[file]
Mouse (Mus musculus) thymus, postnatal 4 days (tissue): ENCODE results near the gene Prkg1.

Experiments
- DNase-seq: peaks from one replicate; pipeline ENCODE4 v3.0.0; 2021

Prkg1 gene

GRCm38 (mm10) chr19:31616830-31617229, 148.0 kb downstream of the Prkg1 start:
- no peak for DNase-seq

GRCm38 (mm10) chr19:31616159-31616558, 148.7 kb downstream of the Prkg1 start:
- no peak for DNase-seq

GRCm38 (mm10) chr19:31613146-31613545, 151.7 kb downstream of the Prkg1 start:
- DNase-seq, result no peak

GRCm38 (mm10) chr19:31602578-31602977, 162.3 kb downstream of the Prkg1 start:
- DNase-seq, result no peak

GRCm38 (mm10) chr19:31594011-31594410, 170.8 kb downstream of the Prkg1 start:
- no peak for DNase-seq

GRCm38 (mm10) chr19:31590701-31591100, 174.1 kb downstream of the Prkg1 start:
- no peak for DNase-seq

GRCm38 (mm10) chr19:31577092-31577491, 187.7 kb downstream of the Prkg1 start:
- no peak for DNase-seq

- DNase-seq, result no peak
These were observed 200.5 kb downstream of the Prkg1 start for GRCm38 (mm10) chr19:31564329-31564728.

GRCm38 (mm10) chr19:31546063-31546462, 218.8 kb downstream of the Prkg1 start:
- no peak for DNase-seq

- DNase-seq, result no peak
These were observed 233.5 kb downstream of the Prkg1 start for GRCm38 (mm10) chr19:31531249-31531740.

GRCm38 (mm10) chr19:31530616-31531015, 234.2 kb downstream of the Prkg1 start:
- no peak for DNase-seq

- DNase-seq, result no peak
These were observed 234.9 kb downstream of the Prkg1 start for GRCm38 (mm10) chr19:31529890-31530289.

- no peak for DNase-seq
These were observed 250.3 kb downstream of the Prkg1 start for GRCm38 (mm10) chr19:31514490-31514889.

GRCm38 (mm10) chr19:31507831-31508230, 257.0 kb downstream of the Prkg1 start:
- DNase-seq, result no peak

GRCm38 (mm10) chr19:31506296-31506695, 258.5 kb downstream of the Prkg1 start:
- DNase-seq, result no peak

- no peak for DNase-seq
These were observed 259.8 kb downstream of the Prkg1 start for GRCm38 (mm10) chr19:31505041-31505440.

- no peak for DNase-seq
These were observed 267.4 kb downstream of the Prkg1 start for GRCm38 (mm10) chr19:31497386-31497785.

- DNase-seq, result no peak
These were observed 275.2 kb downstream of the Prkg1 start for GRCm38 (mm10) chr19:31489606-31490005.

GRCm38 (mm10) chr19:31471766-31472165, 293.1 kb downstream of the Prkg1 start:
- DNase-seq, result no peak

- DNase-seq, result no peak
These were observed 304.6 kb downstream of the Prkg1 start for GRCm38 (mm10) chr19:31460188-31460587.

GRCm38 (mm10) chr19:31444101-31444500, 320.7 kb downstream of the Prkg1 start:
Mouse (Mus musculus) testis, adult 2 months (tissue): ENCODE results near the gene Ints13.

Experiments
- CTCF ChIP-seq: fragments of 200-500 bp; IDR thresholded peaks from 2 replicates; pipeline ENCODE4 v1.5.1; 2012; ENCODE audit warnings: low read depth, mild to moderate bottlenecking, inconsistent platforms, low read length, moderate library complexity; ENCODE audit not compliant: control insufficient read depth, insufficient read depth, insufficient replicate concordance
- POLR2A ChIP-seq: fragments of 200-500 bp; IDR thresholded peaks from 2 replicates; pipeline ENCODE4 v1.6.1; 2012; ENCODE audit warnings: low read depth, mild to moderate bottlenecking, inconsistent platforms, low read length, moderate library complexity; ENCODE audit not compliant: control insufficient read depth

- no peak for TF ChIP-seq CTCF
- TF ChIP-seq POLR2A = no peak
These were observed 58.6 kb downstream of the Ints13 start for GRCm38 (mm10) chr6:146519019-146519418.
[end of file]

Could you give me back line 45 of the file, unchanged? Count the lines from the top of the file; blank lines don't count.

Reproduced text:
GRCm38 (mm10) chr19:31444101-31444500, 320.7 kb downstream of the Prkg1 start: